No one present who spoke with The Muslim Observer voiced discontent with Hezbollah for its actions, rather they remembered the many past offenses of Israel against South Lebanon, including their having never given back the Shebaa Farms region and thousands of prisoners since their occupation of that land. They all pointed out Israelis’ responsibility for deliberately wreaking havoc on the civilian population of Southern Lebanon, and some asked for the gun-camera footage from the airplanes that had dropped bombs on trucks full of children—which Israel’s public relations spin claimed had been mistaken for Hezbollah rocket transports.
Present were, of course, representatives of many of the most powerful Arab organizations in Southern Michigan (including ACCESS, the ADC, and the CAAO) which organizations reflect in varying degrees the heavily Lebanese background of Dearborn. About 15,000 residents of Dearborn originate from the very Bint Jebail village which as of this writing is surrounded and under attack by Israeli forces.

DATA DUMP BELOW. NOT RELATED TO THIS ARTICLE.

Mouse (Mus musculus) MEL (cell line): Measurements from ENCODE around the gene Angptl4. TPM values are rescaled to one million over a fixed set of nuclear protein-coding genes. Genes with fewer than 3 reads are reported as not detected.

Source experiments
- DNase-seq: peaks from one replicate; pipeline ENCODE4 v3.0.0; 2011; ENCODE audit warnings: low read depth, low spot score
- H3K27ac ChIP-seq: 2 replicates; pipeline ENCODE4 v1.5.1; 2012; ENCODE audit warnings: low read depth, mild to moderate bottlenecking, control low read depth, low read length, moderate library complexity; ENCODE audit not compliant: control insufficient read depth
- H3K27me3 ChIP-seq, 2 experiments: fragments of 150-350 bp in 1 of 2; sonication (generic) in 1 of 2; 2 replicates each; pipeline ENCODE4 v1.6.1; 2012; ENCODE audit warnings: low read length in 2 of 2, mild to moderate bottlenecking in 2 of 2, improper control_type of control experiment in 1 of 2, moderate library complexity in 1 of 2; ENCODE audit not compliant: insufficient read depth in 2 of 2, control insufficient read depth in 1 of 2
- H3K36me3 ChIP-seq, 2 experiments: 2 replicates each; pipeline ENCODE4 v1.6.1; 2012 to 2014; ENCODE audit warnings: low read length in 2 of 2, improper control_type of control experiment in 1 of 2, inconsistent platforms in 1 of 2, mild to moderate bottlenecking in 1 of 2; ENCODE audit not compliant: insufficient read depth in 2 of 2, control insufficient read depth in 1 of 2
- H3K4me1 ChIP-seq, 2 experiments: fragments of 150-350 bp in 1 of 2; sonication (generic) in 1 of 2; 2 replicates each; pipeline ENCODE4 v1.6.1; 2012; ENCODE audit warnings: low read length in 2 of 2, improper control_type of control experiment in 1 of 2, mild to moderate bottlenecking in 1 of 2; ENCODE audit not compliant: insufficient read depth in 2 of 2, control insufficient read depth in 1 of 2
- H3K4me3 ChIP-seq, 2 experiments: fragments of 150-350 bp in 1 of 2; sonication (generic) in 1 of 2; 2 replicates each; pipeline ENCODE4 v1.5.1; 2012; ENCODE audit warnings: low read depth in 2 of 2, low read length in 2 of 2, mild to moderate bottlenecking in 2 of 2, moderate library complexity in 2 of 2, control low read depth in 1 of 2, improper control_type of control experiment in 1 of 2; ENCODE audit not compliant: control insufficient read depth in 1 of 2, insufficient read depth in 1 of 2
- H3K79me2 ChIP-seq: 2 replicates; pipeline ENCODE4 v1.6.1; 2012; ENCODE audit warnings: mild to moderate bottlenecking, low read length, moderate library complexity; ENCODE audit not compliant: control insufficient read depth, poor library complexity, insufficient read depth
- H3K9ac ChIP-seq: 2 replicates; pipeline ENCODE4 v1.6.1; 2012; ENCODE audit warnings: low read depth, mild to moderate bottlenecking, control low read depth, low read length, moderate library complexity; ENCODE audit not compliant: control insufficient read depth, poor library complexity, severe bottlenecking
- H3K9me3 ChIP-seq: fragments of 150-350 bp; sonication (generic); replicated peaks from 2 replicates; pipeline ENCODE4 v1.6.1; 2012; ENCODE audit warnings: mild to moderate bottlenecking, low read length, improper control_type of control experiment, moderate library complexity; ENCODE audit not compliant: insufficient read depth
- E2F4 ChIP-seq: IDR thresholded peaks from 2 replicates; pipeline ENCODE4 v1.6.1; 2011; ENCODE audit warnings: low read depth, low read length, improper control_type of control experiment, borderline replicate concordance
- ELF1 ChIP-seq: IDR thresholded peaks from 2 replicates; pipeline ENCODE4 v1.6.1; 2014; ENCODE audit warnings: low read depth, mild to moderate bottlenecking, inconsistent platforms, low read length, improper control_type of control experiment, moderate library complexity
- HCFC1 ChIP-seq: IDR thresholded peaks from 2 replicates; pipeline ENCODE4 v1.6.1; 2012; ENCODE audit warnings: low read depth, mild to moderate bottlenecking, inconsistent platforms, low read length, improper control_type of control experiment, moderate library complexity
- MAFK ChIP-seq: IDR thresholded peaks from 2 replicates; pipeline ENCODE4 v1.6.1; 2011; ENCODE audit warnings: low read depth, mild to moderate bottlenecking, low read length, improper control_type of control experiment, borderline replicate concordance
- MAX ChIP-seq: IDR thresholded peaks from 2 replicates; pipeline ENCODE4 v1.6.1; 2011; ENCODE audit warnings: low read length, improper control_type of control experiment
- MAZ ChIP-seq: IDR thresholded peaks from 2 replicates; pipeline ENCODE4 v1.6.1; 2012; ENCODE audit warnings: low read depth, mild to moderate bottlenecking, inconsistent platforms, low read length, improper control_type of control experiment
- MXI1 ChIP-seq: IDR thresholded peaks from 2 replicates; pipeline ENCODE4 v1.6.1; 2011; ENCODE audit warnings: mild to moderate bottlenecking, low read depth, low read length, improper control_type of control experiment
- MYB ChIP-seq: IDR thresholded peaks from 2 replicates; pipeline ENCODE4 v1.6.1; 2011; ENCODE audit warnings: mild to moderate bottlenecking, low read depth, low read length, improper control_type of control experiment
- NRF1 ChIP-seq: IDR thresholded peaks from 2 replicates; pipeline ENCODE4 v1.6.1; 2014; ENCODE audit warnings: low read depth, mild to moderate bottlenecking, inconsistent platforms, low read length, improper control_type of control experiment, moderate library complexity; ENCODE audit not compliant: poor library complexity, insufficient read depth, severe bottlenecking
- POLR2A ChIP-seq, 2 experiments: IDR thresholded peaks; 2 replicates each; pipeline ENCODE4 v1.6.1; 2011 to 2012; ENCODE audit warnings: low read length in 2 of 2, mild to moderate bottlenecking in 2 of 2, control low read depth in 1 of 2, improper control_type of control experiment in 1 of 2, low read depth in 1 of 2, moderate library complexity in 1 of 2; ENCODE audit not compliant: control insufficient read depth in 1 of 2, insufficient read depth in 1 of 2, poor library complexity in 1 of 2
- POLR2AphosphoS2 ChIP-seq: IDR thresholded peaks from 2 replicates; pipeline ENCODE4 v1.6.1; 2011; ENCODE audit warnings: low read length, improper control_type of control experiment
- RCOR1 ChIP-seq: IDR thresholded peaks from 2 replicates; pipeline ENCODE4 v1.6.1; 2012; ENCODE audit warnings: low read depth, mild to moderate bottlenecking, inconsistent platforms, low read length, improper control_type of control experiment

Imam Mardini of the American Muslim Center in Dearborn spoke at the event, leading cheers and prayers in support of an immediate cease-fire.
Asked whether the march might have any impact on American policy in the region, protester Rima Meroueh of Dearborn said that yes, in fact the mass demonstrations of those decrying the war effort had already swayed American public opinion by putting pressure on government representatives. The purpose of the event, she said, was to let the people know what was really happening now in Lebanon.